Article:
Some of the issues raised were wrenchingly personal. In Britain, a group of 135 lawmakers from all parties used the occasion to write to Home Secretary Amber Rudd, urging her to allow women from Northern Ireland the same access to abortion services as those in the rest of the United Kingdom. Currently, many women seeking abortions in Northern Ireland must travel to England.
One of the largest protests came in Spain, where women staged nationwide work stoppages with the support of two major unions. The newspaper El Pais posted a video on Twitter that showed a half-empty newsroom. "We're not all here today," its Twitter account reported, explaining that the women were out on strike.
A huge evening march was held in Madrid, with gatherings in many other Spanish cities -- including Barcelona, which has been roiled by tensions over an independence movement and where riot police scuffled with some marchers.
In Mexico City, teacher Claudia Davila Castillo walked out of her classroom Thursday morning to gather with a group of colleagues near the landmark Cibeles Fountain. Their protest was one of dozens that sprung up around the city, including a large march down the city's main thoroughfare.
Toting signs that said "Machismo: Now that's terrorism," Davila and her colleagues led chants as they marched around a large fountain featuring an elaborate neoclassical statue.
"We're not celebrating today," said Davila, 45. "We're reflecting."
Street harassment is rampant in Mexico, one of her colleagues explained. "We are also mistreated at home!" another interjected.
Last month, Mexico had a "Me Too" moment when well-known actress Karla Souza came forward with allegations that she had been assaulted by a director. While her public stance has not opened the floodgates for other victims of harassment to come forward, as happened in the wake of the Harvey Weinstein scandal in the U.S., Mexican feminists have been increasingly visible in recent years, especially around the issue of street harassment and violence.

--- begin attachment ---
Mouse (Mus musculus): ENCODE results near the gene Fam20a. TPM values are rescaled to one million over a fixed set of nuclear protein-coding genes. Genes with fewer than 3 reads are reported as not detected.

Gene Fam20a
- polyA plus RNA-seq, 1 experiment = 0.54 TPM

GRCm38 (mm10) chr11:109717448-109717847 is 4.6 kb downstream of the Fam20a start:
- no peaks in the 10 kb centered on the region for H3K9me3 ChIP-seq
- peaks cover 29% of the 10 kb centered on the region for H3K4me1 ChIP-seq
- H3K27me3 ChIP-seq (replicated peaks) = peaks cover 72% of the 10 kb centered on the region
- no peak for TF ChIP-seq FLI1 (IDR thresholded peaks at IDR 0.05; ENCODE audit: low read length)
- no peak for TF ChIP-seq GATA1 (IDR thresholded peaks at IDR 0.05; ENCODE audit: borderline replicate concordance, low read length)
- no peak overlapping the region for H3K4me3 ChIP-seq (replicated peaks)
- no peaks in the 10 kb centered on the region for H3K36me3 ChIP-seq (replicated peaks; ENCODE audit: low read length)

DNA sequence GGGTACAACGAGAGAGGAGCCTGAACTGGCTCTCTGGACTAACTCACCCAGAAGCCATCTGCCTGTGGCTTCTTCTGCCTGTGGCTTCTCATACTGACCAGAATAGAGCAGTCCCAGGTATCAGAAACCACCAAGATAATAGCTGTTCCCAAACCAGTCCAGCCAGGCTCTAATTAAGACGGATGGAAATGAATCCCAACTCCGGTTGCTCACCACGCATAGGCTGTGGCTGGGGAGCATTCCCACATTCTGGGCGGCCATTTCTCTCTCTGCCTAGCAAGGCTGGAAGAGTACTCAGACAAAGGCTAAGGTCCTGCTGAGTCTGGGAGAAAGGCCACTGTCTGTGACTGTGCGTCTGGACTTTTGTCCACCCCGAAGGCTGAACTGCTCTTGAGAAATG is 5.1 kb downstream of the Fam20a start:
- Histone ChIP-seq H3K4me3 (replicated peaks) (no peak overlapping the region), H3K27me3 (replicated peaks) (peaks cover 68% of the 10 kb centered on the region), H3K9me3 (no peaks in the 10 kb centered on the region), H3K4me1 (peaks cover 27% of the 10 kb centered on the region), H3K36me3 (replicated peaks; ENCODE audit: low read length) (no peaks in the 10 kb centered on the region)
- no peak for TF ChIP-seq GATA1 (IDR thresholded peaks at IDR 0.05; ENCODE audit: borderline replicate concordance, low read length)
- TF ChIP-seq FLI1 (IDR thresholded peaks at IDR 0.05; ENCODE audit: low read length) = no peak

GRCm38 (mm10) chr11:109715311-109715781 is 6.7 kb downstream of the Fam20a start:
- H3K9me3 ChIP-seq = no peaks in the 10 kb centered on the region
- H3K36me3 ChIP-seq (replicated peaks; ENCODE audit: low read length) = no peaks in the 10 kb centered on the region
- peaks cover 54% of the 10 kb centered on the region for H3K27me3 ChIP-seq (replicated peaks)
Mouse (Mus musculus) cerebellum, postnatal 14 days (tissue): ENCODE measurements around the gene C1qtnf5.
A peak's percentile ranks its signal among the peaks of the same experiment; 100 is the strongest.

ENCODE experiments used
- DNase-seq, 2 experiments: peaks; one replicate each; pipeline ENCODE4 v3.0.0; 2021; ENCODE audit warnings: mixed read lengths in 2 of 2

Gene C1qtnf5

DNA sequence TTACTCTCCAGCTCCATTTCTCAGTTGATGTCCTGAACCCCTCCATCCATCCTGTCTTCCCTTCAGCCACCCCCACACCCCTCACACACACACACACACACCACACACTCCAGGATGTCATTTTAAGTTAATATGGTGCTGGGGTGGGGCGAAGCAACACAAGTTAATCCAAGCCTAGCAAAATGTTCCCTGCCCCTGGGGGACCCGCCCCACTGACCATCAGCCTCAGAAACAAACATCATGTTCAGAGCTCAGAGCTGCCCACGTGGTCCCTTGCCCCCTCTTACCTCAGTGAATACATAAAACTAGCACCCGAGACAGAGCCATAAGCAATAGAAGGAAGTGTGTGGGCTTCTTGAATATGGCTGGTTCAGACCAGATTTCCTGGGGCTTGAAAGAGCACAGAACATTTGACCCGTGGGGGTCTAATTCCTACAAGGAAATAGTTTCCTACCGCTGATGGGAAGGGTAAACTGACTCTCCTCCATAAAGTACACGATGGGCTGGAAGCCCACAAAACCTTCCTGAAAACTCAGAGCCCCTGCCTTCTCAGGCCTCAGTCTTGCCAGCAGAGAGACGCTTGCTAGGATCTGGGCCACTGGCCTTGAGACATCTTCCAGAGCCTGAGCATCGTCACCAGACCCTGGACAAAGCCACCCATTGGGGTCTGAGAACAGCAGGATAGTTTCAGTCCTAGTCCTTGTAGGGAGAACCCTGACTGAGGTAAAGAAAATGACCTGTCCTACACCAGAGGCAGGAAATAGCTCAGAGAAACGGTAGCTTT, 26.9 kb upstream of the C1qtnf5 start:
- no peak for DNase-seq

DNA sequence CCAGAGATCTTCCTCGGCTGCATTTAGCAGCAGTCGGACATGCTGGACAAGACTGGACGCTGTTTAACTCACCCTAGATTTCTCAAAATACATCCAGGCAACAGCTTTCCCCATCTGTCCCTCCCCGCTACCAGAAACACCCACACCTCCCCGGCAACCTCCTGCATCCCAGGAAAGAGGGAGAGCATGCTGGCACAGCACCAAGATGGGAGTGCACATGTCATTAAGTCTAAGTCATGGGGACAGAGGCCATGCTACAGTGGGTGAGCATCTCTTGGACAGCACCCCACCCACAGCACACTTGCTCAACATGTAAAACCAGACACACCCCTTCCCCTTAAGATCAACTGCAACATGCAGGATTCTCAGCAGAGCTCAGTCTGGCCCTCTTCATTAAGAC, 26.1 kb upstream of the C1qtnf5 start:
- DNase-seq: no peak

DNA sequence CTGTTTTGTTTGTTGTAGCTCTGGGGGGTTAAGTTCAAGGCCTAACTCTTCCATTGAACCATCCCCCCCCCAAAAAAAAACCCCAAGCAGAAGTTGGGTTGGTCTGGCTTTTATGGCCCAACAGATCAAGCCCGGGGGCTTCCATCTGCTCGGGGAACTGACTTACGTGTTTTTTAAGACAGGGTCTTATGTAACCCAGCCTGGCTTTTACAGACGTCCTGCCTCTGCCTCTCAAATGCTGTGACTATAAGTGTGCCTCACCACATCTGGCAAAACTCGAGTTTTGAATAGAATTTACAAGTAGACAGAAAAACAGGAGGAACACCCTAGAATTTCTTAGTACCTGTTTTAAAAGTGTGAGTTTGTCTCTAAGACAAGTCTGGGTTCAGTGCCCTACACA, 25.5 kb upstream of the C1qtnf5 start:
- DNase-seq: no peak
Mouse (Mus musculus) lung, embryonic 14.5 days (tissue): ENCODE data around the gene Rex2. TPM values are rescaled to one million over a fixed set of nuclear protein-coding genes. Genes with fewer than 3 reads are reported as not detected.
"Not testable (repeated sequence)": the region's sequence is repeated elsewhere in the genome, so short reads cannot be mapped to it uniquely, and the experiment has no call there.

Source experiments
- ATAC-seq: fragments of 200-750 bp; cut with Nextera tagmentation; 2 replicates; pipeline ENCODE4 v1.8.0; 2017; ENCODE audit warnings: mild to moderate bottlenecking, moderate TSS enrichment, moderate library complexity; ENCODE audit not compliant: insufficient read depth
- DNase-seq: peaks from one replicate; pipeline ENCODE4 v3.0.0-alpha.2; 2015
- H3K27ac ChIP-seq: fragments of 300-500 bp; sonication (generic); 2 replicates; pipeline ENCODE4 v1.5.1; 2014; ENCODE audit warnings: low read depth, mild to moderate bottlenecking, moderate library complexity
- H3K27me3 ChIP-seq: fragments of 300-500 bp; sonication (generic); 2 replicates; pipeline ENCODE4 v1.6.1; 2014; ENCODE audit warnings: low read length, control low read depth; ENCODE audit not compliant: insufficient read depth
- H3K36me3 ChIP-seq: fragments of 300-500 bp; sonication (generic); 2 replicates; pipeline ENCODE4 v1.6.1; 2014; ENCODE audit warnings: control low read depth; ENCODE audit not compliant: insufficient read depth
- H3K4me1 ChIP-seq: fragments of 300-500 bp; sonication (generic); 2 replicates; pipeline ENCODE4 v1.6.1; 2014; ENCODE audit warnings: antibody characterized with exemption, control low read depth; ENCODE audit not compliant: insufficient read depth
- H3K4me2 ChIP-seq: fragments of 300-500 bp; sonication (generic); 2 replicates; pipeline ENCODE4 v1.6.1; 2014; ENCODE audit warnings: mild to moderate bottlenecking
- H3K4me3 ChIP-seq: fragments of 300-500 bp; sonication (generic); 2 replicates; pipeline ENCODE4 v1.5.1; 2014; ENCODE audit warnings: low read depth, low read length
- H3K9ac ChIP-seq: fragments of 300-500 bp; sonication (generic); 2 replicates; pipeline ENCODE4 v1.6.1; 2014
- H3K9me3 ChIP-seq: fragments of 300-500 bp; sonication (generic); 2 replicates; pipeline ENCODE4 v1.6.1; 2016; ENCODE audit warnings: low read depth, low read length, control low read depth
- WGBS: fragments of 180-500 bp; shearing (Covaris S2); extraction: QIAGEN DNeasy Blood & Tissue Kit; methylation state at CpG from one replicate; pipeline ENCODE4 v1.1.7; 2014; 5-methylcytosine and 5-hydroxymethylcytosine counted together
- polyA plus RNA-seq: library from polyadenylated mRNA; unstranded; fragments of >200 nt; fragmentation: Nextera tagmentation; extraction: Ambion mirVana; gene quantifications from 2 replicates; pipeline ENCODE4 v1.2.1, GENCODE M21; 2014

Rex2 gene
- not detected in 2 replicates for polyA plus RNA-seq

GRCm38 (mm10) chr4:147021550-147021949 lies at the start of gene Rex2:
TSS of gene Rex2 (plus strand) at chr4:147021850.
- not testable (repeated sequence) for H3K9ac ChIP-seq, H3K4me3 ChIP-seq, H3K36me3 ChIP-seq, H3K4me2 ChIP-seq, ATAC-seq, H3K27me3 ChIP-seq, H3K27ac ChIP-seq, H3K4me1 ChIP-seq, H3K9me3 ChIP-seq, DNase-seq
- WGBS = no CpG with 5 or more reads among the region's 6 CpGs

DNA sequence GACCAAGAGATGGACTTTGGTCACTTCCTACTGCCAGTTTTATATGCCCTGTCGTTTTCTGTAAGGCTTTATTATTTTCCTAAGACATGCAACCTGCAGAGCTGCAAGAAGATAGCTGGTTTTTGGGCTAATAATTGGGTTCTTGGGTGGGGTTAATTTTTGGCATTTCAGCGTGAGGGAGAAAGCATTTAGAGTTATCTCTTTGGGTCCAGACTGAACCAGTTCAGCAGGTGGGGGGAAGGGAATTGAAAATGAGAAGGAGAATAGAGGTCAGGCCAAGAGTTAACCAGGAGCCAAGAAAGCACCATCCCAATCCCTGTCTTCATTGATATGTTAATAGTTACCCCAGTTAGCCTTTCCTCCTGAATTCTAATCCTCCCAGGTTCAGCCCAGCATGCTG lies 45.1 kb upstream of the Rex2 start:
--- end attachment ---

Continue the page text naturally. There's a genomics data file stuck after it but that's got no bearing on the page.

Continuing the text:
Nearly half of Mexican women have been subjected to rape, groping or other forms of sexual violence, according to the United Nations, which ranks Mexico among the most violent countries for women. And in recent years, there has been mounting outrage around the most notorious cases, including hundreds of unsolved killings of female factory workers in the border city of Juarez and a similar spate of killings in the state of Mexico.
In Tehran, the day served as a reminder of women's struggle for social freedoms. Uniformed and plainclothes officers cited women for violating the Islamic dress code requiring them to cover their hair, according to the Kargari news channel, an opposition media outlet based outside the country.
The channel described a "heavy crackdown" by police, and Iranians on social media reported large numbers of security officers in vans and motorcycles in central areas of Tehran. Iranian authorities have sought to quell any large demonstrations in recent months, following the anti-government protests that broke out in dozens of cities in late December.
State-run media delivered a Women's Day message from the country's supreme leader, Ayatollah Ali Khamenei, that was unlikely to satisfy those seeking change. "Women are the managers of the home and a source of peace in the minds of men," the message said.
(Staff writer King reported from Washington, staff writer Linthicum from Mexico City and special correspondent Ayres from Moscow. Special correspondents Erik Kirschbaum contributed from Berlin, Meg Bernhard from Madrid, Christina Boyle from London, Umar Farooq from Istanbul, Rahim Mostaghim from Tehran and Kim Willsher from Paris.)
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